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Working from 8:45 AM until 4 PM, we got all our projects done.  

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Most of the wool had plenty of time to cool down significantly.  Laura and I took it all home that night to rinse and dry it.  The next day, all the students got to pick out the half yard of wool they wanted to keep from the workshop.  

PS:  Special Thanks to Annelle for the photos!

 

Posted in Amish Country Wool Artisans, dyeing (general), Ohio Workshop | 60 Comments

My Thursday was spent taking a scenic drive from from Mt. Vernon to Belin, Ohio.   Berlin (rhymns with Merlin) is in the heart of Ohio Amish country.  

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I came at the invitation of Laura Coblentz, who also hosted me for a small hook-in on Thursday night with some of the locals who are helping host my 3 day visit.  While I will certainly be telling you all about it in subsequent posts, the most relaxing part of this hectic visit will be the Thursday night hook-in.    

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We spent time looking at what each person was working on.  

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Discussing hooks, frames, wool and all sorts of hooking related topics. 

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It was a good way to get acquainted as all of them, plus a few more, will be attending an all day dye workshop with me on Friday.

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The third thing this group is hosting is an area wide hook-in on Saturday with 180 people registered to attend.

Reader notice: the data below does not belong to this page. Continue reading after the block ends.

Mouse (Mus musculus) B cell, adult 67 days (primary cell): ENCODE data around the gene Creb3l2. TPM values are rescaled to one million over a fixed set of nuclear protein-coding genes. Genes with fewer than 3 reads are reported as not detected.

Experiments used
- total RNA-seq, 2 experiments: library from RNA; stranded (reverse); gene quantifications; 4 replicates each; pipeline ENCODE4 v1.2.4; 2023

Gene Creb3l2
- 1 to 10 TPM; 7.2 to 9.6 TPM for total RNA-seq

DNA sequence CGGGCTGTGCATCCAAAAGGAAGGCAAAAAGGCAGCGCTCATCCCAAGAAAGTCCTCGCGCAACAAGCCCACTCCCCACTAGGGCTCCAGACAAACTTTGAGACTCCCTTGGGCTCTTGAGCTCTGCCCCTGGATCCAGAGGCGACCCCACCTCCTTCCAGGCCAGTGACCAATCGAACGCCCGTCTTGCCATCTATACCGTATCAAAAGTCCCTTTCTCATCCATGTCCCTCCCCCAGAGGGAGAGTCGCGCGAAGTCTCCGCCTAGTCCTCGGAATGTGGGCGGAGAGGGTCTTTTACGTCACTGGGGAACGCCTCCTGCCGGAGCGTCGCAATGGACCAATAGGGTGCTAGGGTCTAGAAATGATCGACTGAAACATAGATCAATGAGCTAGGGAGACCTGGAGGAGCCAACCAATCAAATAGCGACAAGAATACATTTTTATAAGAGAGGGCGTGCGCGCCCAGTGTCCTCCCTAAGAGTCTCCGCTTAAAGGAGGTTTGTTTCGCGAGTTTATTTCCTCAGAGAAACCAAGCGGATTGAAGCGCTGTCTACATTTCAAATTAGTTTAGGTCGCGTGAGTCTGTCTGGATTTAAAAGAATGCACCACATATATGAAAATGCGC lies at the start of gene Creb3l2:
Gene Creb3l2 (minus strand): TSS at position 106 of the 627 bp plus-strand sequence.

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It is going to be a great 3 days and I will tell you all about it in future posts.  

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Yes – I even got to do some hooking as well.  

In addition to this short report, I am also starting a special report from David Mikoryak about a hand carved strip sorter that he is making.  While his work is always top notch, this particular hand carved project is over the top.  

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Gene – Finally!  I am able to concentrate exclusively on the hand carverd mahoganny strip sorter that you have ordered.  As it is the “first of a kind” I have to take a lot of extra time to get things right.    Updates will come more frequently now as the chips are starting to fly!

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The first step of this project was to get my hands on a good piece of Mahogany.  Mahogany is quickly becoming a commercially extinct wood as the few countries where these trees grow are starting to restrict its export.  So consequently, it is considered a premium wood and it has been highly revered by woodworkers for centuries a the wood of choice for the finest of furniture.  I absolutely love working with it!